This morning I am enjoying the so-far-nonexistent after-effects of my first COVID-19 vaccination jab, and the last few days of my holidays. For one reason or the other, or because of the double-shot espresso I just knocked back, I’m feeling a little light-headed. Fair warning, this is going to be a rambling one (but since nobody has heard a peep out of me heard for ages, I figure I can get away with it).

Source: https://pixabay.com/photos/syringe-medical-needle-health-3908157/

It’s been a little over two years since I finished a short story (that was Centennial, the final entry in my hundred-week run of Friday flash fiction posts). Since then, I’ve started a handful of stories, but not a single one has made it even to the scrappy-but-complete first draft stage. The entirety of my output for all that time has been lyrics for a handful of songs and an embarrassing number of blog posts about how I’m almost feeling up to writing again.

Now that I’m thinking about it, those posts are interesting milestones. Each one marks an occasion when I was sufficiently engaged with the idea of writing fiction that I immediately decided to not do that and write a blog post instead.

Or maybe I cranked out a couple of hundred words on one of my five or six works-in-progress, and, flushed with the thrill of a bit of the old momentum, I had to get online to make a public declaration of progress in order to hold myself to account.

In retrospect, that was a bad idea, or at least an idea that was doomed to failure. The irony that I am right now doing exactly the same thing is not lost on me. Hey, idiot, what was that old saying about repeating behaviours and expecting different results? Yeah, that.

Rather than actual writing fiction, I’ve spent a fair amount of time over my last few weeks of vacation thinking about why I’m not writing fiction. The ideas haven’t dried up. The impulse to spin daft stories hasn’t subsided at all. But the urge to do the work – the “sit arse in chair, place fingers on keyboard” drive – is a guttering candle flame. Not extinguished, but not at its best in this weather.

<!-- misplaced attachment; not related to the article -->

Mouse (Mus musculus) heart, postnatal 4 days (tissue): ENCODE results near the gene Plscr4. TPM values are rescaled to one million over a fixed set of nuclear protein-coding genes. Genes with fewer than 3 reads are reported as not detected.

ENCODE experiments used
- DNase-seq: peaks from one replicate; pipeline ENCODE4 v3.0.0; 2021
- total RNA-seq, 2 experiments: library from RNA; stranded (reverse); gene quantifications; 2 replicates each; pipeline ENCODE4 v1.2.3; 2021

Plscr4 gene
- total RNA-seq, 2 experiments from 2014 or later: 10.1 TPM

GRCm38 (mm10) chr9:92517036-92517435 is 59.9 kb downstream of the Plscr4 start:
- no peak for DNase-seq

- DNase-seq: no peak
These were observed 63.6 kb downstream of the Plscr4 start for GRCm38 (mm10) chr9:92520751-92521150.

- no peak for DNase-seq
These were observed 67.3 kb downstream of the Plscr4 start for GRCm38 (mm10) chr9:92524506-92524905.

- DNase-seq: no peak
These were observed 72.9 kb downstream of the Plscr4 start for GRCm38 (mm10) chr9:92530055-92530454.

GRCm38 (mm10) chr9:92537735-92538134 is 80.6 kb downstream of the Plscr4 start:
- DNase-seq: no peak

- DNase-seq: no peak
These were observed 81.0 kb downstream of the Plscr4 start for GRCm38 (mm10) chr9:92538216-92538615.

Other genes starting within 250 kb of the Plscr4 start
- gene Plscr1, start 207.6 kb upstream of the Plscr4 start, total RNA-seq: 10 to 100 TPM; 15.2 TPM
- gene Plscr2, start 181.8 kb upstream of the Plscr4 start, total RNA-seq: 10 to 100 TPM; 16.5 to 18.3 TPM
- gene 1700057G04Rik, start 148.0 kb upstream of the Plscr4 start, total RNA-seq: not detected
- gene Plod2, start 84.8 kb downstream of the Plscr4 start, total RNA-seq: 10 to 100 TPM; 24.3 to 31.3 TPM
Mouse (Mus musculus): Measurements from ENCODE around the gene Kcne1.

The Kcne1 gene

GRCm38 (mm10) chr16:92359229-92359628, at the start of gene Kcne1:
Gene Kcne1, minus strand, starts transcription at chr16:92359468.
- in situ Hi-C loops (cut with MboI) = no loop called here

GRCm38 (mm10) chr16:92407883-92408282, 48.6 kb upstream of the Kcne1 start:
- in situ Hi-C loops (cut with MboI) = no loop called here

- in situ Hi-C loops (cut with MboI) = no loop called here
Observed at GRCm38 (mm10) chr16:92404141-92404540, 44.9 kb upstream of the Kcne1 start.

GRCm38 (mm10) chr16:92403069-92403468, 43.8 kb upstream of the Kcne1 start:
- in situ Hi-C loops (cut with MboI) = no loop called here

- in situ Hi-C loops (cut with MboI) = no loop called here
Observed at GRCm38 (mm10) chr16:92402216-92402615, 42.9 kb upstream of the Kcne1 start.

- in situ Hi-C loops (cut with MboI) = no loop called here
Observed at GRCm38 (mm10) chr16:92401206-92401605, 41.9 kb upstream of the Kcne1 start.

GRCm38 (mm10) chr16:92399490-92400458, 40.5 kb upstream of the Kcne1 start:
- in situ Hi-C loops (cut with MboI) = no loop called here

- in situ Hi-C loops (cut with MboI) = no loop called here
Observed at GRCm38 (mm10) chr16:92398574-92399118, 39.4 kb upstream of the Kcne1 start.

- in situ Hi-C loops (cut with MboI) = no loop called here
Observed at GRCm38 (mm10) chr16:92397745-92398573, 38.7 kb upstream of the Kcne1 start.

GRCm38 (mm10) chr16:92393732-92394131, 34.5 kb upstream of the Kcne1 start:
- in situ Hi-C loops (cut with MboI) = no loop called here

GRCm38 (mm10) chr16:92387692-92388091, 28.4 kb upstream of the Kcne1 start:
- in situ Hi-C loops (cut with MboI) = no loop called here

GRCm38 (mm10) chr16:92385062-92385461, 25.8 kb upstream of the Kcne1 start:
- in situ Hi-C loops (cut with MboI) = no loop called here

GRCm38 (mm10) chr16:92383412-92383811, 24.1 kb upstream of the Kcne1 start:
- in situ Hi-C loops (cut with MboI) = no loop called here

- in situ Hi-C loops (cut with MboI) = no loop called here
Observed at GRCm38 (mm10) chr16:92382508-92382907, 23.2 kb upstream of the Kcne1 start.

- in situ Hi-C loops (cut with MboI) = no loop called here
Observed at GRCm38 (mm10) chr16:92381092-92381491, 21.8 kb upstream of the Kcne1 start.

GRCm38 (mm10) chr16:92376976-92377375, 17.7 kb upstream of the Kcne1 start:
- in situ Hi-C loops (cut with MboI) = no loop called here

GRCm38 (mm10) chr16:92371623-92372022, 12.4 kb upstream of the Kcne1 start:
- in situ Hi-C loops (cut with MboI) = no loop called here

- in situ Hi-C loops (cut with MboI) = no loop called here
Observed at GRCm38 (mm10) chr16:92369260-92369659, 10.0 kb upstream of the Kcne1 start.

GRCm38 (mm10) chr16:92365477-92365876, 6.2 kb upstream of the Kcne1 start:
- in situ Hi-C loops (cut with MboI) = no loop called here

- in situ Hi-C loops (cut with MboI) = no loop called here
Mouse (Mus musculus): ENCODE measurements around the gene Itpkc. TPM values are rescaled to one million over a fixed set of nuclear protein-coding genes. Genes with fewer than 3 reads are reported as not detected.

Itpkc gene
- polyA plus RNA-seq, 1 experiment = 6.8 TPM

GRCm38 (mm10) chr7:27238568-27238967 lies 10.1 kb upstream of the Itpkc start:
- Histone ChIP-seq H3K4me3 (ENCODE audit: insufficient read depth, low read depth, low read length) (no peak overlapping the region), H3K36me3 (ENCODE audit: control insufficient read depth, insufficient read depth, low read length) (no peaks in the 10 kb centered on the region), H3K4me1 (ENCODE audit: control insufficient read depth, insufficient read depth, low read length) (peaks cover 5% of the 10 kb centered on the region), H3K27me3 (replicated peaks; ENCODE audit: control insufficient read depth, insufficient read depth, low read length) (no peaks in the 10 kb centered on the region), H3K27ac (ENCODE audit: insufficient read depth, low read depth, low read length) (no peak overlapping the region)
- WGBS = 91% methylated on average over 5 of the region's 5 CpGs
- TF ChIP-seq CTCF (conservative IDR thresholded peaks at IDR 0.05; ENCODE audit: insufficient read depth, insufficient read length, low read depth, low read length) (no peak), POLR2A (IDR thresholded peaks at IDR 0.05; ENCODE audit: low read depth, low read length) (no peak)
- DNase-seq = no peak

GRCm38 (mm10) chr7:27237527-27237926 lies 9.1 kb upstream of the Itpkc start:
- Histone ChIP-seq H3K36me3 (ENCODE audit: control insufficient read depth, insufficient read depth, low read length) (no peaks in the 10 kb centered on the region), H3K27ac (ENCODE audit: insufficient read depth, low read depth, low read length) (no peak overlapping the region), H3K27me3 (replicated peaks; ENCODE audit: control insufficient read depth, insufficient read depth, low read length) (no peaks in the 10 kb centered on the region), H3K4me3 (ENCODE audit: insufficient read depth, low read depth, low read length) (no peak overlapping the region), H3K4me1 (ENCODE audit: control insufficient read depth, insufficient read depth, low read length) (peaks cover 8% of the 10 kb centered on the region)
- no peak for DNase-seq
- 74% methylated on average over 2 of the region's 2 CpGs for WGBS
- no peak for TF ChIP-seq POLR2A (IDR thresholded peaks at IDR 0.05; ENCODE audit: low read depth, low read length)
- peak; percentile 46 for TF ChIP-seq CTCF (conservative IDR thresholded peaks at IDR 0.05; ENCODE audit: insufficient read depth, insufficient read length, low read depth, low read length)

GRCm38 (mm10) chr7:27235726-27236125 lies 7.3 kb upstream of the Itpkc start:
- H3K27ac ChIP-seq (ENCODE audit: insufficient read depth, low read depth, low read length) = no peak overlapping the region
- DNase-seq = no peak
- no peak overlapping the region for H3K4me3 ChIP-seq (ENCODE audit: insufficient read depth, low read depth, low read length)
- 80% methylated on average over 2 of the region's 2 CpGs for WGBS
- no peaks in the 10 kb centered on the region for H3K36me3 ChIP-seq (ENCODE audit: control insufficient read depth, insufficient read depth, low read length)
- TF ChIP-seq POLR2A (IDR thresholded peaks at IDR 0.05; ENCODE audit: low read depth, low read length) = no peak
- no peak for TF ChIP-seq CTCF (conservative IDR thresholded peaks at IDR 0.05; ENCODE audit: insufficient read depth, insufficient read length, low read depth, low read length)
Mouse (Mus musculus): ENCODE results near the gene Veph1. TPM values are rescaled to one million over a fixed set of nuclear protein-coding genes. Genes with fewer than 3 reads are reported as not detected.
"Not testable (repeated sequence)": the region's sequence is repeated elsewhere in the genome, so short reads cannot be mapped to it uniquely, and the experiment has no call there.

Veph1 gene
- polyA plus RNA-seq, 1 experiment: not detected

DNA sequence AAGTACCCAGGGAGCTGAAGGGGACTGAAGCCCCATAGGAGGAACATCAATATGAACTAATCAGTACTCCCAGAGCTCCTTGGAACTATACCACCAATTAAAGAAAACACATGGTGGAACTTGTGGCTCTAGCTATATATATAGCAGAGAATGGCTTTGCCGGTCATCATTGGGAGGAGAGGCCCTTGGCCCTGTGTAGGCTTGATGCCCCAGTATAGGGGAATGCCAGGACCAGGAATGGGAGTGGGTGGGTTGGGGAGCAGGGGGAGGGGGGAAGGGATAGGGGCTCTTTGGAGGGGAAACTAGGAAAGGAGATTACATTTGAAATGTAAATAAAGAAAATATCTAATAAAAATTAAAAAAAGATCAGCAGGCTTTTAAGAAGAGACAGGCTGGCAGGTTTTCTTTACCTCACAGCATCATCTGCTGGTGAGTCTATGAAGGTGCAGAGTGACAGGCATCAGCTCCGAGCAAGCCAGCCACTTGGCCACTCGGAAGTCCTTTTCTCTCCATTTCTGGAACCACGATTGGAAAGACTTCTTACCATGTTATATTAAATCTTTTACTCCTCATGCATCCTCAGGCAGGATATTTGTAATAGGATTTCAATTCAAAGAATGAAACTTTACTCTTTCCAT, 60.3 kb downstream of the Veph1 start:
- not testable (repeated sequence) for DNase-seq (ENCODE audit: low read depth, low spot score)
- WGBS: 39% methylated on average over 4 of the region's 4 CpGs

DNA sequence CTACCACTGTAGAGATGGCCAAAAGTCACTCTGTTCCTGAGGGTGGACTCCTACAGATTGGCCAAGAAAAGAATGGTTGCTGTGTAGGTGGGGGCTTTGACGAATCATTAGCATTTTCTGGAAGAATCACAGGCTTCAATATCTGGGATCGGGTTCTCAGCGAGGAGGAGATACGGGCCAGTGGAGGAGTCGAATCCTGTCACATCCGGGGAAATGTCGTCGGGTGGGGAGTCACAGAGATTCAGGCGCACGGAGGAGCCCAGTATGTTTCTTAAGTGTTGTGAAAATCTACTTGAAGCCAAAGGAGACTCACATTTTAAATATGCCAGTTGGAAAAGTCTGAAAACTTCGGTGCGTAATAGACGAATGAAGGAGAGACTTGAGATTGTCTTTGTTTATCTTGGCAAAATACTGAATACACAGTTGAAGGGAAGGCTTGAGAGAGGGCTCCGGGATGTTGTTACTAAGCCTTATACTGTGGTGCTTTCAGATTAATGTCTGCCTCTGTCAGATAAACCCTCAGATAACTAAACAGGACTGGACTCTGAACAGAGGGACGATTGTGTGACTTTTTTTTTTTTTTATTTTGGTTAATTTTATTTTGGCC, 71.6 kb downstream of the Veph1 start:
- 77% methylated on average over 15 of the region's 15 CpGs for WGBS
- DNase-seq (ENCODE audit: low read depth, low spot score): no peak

It’s at least partly an issue of [waves vaguely in all directions] all this. The past couple of years have been an unbroken blur of cataclysms both minor and major, personal and universal. Given I was already on the ropes emotionally, the timing of a deadly global pandemic could have been better.

Then again, I’ve been lucky enough to have a relatively painless pandemic. If not having my head in a productively creative space is the price I have to pay, I’ll take it. And  if the climb out of the hole is slow, and full of slips and setbacks, I’ll take it.

But I know there’s an element of fear lurking in the basement, as well. It’s not quite a fear of failure – I’m reasonably sure (or arrogant enough to believe ) I’m as capable a writer as I ever was. I can tell a decent, or at least entertaining, or at least technically competent, story. I can turn a vague idea into a few minutes of satisfying escapism, assuming I put the work in.

The fear is “Do I still want to?” Do I have the force or will, or strength of character, or emotional energy, or whatever I need, to do the work? I don’t know.

It takes effort to write. To spend hours typing the right words in the right order to deliberately make a bunch of weird symbols activate hallucinations in other people’s brains? It’s an exhausting activity. You know what’s not as demanding? Playing video games and watching television. There’s a reason those things are popular.

Am I more caught up by resistance to the exhaustion than anticipation of the results? Does my aversion to the pain outweigh my desire for the gain? Maybe. My caffeine and sugar addictions and an extremely lackluster approach to physical exercise would all suggest a history of avoiding doing what’s good for me.

As a side note – I also need to start doing a bit more exercise and also cut back on the sugar. You’ll prize my coffee habit from my cold, dead fingers though…

(As you can probably work out for yourself, this whole post is my process for poking holes in my own internal arguments, and calling myself out on my tendency towards procrastination. I’ve been through these self-recriminatory slumps regularly over the years. Usually I can talk myself through them and emerge into the sunlight beyond, but do feel free to chime in with your own story or to administer the virtual slap upside the head that I my lazy indulgence so richly deserves).

Right. Enough of this nonsense. Time to go finish some fiction.


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2 Responses to Jabbed

  1. A few differences but overall I’m the same, apart from the caffeine thing (it makes me hyperwired and gives me a headache). Yay for writing, sometimes!

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